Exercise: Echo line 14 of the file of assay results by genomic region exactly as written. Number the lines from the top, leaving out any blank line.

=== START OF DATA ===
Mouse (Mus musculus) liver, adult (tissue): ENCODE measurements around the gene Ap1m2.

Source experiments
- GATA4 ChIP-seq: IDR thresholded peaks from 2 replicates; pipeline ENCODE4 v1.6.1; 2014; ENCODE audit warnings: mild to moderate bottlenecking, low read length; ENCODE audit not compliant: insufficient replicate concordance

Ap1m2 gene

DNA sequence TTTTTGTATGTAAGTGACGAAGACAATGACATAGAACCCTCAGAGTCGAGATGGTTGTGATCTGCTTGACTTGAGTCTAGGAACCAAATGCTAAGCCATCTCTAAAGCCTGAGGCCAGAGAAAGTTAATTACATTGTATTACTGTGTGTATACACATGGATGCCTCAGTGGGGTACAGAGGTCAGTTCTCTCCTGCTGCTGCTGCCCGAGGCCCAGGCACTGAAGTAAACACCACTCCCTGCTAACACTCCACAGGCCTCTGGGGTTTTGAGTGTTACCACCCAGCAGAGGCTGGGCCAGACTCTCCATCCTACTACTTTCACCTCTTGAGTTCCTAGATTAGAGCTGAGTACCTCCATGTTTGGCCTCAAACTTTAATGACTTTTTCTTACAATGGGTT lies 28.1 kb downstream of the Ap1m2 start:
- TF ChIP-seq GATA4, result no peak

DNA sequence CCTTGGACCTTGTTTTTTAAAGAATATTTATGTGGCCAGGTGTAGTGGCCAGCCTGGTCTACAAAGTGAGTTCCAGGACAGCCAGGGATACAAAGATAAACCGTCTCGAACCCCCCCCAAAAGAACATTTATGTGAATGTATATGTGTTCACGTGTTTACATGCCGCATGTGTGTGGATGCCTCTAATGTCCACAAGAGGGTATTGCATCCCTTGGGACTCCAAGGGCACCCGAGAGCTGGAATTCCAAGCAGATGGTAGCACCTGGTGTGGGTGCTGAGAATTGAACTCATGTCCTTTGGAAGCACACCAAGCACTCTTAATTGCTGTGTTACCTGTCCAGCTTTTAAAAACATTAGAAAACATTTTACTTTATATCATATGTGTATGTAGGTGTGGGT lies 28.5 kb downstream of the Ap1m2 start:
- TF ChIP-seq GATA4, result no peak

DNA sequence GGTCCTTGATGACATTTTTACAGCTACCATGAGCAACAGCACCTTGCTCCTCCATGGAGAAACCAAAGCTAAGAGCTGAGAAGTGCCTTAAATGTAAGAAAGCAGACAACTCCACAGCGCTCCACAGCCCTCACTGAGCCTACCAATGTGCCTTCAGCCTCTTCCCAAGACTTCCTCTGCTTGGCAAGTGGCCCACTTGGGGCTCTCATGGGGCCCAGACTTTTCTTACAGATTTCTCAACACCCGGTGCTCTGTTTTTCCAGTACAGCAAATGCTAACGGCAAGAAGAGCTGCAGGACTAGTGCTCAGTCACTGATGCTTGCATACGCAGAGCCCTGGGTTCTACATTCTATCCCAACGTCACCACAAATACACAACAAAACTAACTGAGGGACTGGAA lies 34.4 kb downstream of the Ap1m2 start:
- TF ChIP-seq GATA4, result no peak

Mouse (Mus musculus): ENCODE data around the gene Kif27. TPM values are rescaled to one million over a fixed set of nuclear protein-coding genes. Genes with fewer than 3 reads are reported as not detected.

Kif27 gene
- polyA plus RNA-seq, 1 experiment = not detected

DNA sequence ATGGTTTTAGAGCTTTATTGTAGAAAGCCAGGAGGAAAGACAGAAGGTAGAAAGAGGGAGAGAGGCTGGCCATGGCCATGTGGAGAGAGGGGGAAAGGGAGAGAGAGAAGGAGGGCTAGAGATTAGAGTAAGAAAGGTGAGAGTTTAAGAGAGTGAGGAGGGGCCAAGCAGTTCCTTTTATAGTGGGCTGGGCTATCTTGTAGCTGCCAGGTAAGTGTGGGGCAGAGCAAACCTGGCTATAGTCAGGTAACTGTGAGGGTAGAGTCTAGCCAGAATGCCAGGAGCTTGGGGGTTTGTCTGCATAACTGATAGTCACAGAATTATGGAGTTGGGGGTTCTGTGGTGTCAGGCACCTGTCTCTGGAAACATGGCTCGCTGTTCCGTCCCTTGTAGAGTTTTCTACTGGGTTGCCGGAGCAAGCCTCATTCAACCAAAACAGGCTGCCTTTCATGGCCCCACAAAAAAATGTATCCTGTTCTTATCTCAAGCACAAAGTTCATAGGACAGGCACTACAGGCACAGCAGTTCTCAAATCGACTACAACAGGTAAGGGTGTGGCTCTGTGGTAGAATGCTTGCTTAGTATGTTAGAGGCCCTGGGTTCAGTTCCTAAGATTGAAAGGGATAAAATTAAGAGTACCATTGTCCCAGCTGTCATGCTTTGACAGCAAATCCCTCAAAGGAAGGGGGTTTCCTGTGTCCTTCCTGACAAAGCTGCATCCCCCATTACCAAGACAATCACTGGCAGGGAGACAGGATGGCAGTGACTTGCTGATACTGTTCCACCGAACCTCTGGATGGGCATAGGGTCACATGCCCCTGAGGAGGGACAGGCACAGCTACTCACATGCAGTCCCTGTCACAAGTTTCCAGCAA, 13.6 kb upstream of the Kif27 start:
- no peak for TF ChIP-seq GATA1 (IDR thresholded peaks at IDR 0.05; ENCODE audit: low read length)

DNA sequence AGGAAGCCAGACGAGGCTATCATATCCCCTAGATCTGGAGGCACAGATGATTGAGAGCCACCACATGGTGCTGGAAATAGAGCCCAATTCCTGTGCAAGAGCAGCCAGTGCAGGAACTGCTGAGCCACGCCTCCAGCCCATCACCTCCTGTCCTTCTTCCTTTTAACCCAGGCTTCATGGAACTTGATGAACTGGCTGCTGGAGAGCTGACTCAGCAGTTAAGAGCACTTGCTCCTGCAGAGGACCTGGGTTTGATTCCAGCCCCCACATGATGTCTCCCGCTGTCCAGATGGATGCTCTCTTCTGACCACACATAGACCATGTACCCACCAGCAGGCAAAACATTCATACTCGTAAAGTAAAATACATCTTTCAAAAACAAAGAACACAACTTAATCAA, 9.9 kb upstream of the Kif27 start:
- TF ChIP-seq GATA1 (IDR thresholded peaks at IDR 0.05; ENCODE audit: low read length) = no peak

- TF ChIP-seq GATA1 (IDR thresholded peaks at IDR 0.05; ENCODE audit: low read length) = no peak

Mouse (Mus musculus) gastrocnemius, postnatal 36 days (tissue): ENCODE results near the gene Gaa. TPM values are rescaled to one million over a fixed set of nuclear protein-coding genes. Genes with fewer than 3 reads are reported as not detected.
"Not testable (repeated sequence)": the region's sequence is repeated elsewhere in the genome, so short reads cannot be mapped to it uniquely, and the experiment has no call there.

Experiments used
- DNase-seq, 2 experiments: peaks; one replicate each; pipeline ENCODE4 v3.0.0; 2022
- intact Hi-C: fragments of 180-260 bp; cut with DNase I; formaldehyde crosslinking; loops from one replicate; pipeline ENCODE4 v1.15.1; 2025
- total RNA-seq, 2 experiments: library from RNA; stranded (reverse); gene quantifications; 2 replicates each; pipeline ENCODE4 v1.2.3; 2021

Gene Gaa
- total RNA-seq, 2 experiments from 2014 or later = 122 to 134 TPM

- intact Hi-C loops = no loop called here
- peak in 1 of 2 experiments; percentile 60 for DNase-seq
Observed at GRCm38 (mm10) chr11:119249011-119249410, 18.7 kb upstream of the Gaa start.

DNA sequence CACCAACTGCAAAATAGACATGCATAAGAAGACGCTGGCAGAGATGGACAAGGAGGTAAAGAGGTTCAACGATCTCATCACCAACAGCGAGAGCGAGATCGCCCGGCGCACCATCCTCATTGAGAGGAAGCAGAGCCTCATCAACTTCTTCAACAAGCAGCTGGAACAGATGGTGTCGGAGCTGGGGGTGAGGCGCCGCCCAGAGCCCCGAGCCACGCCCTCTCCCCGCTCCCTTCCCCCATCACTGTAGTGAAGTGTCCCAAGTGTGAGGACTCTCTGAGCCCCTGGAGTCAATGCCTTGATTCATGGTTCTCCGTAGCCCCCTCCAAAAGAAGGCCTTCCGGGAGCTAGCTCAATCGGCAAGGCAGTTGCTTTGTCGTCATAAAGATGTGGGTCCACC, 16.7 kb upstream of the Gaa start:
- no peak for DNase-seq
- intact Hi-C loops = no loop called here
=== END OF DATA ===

DNA sequence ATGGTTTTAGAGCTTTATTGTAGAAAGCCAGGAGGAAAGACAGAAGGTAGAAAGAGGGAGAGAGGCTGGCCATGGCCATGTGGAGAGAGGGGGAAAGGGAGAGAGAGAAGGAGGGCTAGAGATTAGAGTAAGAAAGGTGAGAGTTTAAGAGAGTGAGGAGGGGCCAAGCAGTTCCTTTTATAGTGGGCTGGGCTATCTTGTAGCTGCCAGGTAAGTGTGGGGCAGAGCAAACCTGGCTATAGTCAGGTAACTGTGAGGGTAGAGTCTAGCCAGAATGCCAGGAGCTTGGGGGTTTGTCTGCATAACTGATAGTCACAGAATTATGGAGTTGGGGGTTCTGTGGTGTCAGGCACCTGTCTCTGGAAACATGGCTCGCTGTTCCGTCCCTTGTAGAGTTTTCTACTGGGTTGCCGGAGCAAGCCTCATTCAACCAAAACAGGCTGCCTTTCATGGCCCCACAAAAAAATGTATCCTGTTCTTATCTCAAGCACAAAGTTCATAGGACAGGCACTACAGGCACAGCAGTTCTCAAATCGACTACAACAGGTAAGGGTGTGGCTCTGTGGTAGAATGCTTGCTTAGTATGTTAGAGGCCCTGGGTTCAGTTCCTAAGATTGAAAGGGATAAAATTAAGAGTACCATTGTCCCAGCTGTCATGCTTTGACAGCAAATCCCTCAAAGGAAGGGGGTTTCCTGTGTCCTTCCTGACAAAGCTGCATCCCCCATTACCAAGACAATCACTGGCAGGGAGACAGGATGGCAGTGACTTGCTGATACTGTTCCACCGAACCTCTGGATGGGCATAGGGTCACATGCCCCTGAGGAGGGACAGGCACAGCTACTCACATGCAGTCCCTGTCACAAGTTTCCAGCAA, 13.6 kb upstream of the Kif27 start: